COVID-19 has had numerous, lingering effects on our lives as litigators. One not often discussed is the effect that emergency orders issued during the spring and summer of 2020 will have on our calculation of statutes of limitations. Since the limitations period for some causes of action are many years long, we will be living with this effect of the pandemic for many years to come.
During the pandemic’s first surge, state governments throughout the country issued emergency orders that addressed not only virtual proceedings, jury trials, and access to courthouses but also court deadlines and statutes of limitation. Variously worded emergency orders tolled statutes of limitations for civil causes of action during the period in which courts were closed or operating on an emergency basis. One central difference among these orders was that some tolled only those statutes of limitation that were set to expire within particular “emergency” periods while others more broadly tolled all statutes of limitation for that period--the latter effectively adding weeks or months to the limitations period for any claim that had not become time-barred before the judicial emergency began.
For instance, on the “narrow” side, Administrative Order No. 6 of the Delaware Supreme Court provided in relevant part, at Paragraph 9:
Statutes of limitations and statutes of repose that would otherwise expire during the period between March 23, 2020 and June 13, 2020 are extended through July 1, 2020. Deadlines, statutes of limitations, and statutes of repose that are not set to expire between March 23, 2020 and June 13, 2020 are not extended or tolled by this order.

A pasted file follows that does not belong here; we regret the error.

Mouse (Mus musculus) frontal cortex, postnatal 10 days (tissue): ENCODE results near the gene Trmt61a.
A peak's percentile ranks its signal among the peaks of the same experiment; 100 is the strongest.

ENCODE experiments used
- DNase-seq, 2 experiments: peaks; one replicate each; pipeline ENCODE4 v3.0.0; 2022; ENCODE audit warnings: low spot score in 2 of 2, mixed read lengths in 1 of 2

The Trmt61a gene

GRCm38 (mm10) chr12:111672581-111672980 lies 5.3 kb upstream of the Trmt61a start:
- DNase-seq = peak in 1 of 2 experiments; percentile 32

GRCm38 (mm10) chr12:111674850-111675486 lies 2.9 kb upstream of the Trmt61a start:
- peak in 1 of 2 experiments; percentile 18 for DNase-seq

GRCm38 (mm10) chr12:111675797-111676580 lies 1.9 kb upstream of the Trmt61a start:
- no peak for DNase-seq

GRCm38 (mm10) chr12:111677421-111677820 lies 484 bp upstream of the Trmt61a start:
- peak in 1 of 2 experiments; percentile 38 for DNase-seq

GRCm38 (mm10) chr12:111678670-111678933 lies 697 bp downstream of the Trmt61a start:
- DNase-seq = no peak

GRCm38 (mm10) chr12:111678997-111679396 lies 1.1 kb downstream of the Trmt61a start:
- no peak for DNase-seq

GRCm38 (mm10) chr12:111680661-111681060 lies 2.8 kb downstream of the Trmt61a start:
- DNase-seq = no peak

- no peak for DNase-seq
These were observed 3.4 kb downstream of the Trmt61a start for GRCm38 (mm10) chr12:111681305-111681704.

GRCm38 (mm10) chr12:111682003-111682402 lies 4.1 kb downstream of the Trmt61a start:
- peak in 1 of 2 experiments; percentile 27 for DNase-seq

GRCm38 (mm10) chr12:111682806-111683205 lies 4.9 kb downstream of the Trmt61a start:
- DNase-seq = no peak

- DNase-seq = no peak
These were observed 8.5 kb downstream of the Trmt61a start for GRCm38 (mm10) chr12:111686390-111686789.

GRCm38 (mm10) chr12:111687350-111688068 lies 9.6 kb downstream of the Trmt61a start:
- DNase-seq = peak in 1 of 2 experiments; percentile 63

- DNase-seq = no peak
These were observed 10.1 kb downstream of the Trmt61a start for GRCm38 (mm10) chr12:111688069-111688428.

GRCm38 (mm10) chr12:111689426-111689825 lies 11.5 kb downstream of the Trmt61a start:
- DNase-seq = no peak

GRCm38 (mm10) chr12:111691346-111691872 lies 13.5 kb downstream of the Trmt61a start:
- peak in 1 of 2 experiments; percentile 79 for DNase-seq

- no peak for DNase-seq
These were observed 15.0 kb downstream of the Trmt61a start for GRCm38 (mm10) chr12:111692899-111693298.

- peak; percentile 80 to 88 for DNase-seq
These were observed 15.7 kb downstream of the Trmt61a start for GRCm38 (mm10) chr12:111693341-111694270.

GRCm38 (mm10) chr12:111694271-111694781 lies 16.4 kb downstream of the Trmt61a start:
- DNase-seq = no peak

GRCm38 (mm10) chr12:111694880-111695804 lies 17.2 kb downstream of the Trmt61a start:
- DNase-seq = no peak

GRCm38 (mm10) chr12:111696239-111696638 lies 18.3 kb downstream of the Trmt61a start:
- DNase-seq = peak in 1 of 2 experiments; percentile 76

By contrast, the Maryland courts swept with a broader brush:
All statutory and rules deadlines related to the initiation of matters required to be filed in a Maryland state trial or appellate court, including statutes of limitations, [are] tolled or suspended, as applicable, effective March 16, 2020, by the number of days that the courts [are] closed to the public due to the COVID-19 emergency. . . . For the purposes of tolling of statutes of limitations and other deadlines related to the initiation of matters, in this Order, “tolled or suspended by the number of days that the courts were closed” means that the days that the offices of the clerks of court were closed to the public (from March 16, 2020 through July 20, 2020) do not count against the time remaining for the initiation of that matter.
Second Revised Administrative Order on the Emergency Tolling or Suspension of Statutes of Limitations and Statutory and Rules Deadlines (June 3, 2020, since rescinded).